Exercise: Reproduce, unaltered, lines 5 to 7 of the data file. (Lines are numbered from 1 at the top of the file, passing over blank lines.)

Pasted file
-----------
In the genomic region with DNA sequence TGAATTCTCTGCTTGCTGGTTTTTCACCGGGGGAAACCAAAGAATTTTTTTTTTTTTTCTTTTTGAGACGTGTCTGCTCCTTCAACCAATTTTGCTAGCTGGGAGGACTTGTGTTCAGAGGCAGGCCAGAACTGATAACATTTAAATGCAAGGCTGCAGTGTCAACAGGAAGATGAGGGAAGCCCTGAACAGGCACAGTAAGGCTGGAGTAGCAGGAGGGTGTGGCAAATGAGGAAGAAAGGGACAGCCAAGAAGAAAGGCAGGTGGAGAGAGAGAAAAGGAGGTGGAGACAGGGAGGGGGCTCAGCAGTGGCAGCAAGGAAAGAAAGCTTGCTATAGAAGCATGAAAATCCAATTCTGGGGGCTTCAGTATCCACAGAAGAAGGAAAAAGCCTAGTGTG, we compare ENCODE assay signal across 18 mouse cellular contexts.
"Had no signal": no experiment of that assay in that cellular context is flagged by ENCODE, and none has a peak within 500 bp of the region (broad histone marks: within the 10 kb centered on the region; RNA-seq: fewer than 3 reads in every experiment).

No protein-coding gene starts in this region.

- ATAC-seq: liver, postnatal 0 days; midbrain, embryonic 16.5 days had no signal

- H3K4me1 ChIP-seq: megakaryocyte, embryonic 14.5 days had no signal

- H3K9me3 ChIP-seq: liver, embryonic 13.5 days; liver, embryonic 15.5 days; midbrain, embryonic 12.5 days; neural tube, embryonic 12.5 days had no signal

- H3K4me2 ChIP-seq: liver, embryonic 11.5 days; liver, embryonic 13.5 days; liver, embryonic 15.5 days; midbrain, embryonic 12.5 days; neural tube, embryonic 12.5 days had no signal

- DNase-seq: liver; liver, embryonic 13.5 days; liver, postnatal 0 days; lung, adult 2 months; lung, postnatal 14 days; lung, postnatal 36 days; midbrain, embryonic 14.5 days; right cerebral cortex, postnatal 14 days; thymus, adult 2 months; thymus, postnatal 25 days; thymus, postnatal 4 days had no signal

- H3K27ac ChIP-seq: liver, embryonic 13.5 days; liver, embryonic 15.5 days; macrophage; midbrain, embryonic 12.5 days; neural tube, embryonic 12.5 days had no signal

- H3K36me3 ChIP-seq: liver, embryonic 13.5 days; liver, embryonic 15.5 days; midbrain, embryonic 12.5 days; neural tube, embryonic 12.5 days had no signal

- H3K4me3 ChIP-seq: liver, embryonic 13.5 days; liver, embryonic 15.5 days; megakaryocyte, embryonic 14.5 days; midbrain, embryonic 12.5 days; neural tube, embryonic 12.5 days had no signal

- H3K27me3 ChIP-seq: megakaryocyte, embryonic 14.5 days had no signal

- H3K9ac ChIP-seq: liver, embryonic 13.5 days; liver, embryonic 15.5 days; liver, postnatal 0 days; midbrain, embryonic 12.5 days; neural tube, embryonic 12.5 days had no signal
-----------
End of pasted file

- H3K4me1 ChIP-seq: megakaryocyte, embryonic 14.5 days had no signal

- H3K9me3 ChIP-seq: liver, embryonic 13.5 days; liver, embryonic 15.5 days; midbrain, embryonic 12.5 days; neural tube, embryonic 12.5 days had no signal

- H3K4me2 ChIP-seq: liver, embryonic 11.5 days; liver, embryonic 13.5 days; liver, embryonic 15.5 days; midbrain, embryonic 12.5 days; neural tube, embryonic 12.5 days had no signal